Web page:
"My experiments show that when there is not much free physical memory, swapoff moves pages out of swap at a rate of approximately 5mb/sec," Daniel Drake noted in a recent discussion about swapoff performance. He added, "I've read into the swap code and I have some understanding that this is an expensive operation (and has to be)." Hugh Dickins acknowledged, "Yes, it can be shamefully slow. But we've done nothing about it for years, simply because very few actually suffer from its worst cases. You're the first I've heard complain about it in a long time: perhaps you'll be joined by a chorus, and we can have fun looking at it again."
As a potential optimization Daniel proposed, "iterate through all process page tables, paging all swapped pages back into physical memory and updating PTEs". Hugh replied, "feasible yes, and very much less CPU-intensive than the present method. But... it would be reading in pages from swap in pretty much a random order, whereas the present method is reading them in sequentially, to minimize disk seek time. So I doubt your way would actually work out faster". He then added:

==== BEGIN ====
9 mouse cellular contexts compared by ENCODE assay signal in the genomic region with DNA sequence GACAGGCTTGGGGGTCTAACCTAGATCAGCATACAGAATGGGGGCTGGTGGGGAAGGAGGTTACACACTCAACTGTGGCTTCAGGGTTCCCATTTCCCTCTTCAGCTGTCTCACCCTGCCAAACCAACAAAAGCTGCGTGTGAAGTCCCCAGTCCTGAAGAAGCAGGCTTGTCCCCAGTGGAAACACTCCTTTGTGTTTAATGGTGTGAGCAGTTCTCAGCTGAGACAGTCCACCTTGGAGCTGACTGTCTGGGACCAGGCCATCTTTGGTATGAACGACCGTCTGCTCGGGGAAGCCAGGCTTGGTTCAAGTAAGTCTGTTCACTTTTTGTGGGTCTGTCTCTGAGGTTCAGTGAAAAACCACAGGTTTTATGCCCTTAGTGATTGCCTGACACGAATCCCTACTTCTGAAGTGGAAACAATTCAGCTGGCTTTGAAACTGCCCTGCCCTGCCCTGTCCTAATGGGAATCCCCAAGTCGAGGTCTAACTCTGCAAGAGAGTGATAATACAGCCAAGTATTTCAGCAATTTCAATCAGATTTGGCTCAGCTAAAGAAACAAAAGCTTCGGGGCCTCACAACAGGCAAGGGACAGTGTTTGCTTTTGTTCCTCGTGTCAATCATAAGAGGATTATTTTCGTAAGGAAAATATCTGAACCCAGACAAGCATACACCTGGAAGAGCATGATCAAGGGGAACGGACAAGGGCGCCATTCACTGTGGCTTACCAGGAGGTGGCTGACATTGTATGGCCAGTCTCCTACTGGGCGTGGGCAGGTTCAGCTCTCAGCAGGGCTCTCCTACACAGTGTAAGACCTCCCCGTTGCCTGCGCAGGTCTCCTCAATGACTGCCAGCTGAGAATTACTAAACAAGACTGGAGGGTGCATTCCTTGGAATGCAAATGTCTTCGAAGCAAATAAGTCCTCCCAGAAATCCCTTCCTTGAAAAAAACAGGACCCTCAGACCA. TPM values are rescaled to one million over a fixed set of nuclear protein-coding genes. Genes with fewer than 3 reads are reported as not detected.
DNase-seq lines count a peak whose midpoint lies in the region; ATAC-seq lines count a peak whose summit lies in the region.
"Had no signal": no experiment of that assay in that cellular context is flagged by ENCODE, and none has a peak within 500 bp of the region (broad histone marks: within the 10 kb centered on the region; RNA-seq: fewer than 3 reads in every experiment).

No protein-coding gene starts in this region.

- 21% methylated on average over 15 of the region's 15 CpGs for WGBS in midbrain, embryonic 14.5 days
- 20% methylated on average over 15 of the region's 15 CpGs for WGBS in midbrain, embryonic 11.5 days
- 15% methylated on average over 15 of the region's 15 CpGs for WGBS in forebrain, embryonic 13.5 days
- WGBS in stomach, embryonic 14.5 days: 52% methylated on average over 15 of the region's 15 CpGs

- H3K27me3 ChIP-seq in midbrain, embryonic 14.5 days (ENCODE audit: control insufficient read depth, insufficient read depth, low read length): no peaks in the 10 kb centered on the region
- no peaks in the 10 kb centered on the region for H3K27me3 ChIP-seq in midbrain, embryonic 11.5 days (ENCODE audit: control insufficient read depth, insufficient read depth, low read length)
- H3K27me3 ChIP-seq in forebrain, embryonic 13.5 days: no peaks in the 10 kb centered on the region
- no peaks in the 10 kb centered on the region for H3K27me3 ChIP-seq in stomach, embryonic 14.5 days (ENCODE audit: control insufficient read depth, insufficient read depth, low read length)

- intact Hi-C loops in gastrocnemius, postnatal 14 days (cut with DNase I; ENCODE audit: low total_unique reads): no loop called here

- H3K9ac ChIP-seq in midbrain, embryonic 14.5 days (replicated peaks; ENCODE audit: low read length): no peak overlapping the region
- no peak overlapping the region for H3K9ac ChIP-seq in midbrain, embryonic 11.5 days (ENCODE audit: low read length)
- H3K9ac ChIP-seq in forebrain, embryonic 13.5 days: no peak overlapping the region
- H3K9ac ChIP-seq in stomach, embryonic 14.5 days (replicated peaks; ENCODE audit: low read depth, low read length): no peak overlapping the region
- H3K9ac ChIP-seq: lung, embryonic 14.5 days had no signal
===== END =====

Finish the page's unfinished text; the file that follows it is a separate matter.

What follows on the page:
"The speedups I've imagined making, were a need demonstrated, have been more on the lines of batching (dealing with a range of pages in one go) and hashing (using the swapmap's ushort, so often 1 or 2 or 3, to hold an indicator of where to look for its references)."